- The Halifax Regional Municipality will remove ten ash trees along Waterfront Drive, abutting DeWolf Park, as a result of the recent detection of Emerald Ash Borer (EAB) in the area. This work will commence on May 8th, potentially extending into the following day.
- The trees scheduled for removal are those that have been positively identified as having the beetle. The trees removed will be replaced, this season, with trees of alternate species.
- Site characterization has concluded and the restricted zone has been identified as the entire Halifax Regional Municipality.
- Effective immediately, the movement of ash materials, including logs, branches and wood chips, and all species of firewood from the municipality is restricted. If you need to move regulated articles such as logs and branches or firewood of any species out of the EAB regulated area, please contact your local CFIA office to request written authorization.
Any further updates will be posted above.
The Halifax Regional Municipality, in collaboration with the Canadian Food Inspection Agency (CFIA), has confirmed the presence of emerald ash borer (EAB) in Halifax. EAB is a beetle native to northeastern Asia, feeding on ash (Fraxinus) tree species only, and is considered a highly destructive invasive species in Canada. Once a tree is infested with the beetle larvae, the tree declines quickly, typically experiencing total fatality within three years. The larvae kill the tree by “girdling” it, essentially preventing the transportation of nutrients to and from the leaves. There are various methods to control and manage the pest, and the municipality is exploring options in partnership with the Federal and Provincial governments and other stakeholders.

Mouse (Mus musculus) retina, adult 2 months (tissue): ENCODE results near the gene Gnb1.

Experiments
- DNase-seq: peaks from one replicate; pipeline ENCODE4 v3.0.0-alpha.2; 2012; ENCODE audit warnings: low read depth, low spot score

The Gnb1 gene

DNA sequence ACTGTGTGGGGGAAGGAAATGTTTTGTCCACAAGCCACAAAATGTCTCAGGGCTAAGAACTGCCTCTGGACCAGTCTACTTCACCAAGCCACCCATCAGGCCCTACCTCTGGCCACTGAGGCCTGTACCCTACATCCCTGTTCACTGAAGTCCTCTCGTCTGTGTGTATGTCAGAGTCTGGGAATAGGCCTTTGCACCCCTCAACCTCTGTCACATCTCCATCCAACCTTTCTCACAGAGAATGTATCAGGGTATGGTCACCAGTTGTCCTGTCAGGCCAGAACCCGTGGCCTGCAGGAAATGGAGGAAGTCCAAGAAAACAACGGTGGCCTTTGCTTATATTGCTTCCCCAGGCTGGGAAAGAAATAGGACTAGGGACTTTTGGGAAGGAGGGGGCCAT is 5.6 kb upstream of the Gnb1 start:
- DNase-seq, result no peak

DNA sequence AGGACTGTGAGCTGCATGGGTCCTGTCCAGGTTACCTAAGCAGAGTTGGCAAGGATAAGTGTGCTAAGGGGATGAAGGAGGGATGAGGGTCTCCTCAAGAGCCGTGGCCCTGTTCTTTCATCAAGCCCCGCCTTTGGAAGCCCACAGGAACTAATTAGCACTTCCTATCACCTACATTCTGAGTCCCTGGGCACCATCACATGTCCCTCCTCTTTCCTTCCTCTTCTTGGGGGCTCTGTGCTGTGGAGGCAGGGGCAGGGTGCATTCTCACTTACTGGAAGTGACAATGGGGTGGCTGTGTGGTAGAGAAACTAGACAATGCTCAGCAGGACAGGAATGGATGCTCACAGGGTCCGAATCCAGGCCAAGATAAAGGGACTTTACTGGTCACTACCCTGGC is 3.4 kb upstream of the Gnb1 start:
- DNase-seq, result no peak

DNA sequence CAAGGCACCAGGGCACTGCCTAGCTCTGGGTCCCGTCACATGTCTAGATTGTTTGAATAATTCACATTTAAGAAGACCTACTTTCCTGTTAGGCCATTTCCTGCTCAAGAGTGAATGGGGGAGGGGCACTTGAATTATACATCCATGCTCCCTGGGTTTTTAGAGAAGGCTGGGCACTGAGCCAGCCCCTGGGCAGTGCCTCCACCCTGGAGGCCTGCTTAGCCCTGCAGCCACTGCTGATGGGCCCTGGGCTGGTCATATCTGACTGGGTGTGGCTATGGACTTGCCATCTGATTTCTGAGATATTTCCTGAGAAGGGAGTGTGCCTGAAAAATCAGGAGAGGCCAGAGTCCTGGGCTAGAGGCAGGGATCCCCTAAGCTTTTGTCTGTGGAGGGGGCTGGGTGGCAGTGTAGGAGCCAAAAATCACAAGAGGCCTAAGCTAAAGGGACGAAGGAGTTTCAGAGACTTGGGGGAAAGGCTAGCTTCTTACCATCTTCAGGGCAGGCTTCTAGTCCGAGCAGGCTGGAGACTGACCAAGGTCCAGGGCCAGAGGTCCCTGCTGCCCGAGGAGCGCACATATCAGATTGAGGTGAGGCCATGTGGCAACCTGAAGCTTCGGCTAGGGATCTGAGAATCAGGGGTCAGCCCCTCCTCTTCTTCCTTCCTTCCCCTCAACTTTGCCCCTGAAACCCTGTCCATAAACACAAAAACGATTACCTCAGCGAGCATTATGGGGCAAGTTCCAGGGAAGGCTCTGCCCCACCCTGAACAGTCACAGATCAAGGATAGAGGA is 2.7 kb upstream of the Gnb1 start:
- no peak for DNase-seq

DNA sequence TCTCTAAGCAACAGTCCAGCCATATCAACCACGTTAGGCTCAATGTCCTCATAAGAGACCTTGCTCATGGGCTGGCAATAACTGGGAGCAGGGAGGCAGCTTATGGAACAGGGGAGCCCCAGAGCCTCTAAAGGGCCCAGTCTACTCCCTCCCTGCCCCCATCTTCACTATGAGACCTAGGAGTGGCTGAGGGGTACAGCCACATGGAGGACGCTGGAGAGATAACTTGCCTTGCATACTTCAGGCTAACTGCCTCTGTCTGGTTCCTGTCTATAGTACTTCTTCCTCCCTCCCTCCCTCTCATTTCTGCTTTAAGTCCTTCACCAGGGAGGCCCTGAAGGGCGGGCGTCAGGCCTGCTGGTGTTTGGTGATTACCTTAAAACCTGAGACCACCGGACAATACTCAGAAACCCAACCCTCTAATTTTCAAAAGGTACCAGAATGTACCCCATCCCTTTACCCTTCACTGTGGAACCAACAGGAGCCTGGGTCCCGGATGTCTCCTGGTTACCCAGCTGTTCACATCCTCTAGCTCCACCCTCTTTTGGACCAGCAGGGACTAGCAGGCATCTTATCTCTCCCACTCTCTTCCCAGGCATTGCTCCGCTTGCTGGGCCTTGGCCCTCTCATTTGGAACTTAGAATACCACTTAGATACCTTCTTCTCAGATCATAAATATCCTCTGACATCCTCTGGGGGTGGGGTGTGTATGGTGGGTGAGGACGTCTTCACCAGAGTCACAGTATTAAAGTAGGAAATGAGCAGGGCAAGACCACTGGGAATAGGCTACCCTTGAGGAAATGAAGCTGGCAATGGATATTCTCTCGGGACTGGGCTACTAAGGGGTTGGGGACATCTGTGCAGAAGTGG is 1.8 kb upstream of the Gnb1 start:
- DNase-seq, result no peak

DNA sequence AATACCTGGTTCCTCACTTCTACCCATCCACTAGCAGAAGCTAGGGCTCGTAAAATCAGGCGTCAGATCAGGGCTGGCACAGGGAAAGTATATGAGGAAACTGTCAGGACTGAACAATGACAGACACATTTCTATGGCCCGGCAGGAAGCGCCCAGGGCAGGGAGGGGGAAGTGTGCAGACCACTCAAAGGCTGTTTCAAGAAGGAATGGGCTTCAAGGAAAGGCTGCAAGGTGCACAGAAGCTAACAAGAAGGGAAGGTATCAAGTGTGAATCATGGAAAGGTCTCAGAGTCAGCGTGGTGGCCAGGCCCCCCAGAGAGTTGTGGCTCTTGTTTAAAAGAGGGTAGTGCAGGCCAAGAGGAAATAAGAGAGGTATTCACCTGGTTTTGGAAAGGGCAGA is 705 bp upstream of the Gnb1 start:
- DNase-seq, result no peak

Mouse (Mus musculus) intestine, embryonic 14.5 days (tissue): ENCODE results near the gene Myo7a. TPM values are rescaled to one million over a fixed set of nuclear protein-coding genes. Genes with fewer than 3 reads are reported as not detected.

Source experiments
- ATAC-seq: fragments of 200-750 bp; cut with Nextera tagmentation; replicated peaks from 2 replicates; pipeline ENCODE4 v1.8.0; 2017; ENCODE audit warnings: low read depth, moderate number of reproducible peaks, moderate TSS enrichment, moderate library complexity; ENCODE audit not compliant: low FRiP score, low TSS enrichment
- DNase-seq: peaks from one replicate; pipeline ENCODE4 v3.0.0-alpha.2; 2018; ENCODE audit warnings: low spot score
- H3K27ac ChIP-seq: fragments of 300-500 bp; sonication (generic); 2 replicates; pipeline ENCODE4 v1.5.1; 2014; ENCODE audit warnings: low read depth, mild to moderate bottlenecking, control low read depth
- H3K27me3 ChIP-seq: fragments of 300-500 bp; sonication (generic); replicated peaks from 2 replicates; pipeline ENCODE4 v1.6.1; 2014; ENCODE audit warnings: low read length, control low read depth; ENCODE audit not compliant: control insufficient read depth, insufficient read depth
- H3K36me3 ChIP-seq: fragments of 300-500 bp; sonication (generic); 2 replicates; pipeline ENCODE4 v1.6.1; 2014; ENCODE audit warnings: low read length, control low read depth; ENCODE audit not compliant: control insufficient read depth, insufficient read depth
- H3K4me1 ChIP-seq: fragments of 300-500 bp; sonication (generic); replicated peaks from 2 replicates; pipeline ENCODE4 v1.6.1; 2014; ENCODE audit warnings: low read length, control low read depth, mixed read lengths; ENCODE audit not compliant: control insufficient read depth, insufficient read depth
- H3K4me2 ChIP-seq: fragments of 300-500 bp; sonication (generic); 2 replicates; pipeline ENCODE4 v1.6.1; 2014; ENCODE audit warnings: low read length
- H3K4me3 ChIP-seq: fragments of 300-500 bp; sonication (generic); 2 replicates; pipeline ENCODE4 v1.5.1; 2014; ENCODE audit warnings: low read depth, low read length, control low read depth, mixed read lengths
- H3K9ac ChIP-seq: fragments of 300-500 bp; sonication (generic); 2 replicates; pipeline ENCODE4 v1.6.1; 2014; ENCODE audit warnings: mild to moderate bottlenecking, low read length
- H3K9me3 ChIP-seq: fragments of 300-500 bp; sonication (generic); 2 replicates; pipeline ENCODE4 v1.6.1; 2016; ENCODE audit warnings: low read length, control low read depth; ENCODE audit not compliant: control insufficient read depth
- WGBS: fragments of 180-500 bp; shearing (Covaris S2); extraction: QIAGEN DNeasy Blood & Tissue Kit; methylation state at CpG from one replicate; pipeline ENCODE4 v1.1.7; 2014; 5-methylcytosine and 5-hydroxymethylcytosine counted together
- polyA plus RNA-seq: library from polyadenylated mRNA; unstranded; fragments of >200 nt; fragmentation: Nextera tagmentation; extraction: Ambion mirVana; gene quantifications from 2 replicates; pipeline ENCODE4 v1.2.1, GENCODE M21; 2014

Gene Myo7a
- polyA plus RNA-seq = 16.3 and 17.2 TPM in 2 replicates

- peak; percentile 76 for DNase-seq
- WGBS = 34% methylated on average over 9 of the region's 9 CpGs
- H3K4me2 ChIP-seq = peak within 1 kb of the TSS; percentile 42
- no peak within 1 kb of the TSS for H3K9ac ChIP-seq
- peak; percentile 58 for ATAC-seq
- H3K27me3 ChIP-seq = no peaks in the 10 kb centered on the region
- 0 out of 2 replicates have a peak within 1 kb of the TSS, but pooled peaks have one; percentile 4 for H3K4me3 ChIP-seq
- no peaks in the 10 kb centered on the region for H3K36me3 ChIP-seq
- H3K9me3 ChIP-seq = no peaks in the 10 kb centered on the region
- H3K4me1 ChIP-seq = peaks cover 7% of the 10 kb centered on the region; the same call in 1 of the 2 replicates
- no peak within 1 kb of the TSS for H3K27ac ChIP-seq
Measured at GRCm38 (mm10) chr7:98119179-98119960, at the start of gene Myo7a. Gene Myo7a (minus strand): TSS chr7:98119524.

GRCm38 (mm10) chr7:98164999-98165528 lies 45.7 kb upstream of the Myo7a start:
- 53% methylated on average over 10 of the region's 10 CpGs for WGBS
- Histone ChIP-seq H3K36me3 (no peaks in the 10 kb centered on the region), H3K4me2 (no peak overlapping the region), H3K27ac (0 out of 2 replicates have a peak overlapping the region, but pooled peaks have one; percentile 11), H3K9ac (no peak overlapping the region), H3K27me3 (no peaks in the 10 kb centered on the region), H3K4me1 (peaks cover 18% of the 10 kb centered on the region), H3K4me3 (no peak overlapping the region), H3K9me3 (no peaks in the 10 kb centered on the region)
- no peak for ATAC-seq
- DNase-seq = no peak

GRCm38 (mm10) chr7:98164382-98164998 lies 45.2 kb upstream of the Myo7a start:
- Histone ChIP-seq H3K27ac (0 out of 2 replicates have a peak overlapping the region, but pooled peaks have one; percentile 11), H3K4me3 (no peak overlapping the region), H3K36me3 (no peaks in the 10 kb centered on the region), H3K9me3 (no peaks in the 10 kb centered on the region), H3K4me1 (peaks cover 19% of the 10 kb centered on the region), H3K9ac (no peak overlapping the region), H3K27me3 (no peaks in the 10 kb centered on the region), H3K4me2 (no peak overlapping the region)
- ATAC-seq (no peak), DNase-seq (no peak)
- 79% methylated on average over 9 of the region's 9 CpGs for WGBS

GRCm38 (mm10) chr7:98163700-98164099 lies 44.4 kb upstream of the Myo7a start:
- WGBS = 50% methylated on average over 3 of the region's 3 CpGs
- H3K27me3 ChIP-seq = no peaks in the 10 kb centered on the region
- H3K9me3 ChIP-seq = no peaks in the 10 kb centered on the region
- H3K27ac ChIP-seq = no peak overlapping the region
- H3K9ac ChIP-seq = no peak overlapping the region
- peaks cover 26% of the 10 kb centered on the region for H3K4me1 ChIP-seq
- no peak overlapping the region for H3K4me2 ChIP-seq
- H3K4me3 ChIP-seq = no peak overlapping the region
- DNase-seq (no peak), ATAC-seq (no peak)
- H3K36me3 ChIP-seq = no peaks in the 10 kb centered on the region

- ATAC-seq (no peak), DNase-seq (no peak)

How Can I Help?
The emerald ash borer is typically transported by human activity, so we ask for your assistance in slowing the spread of this highly destructive species throughout the municipality. Please avoid moving any wood material unless absolutely necessary, this includes firewood of any species along with any and all ash material.
For more information on EAB, please visit the CFIA's external site HERE.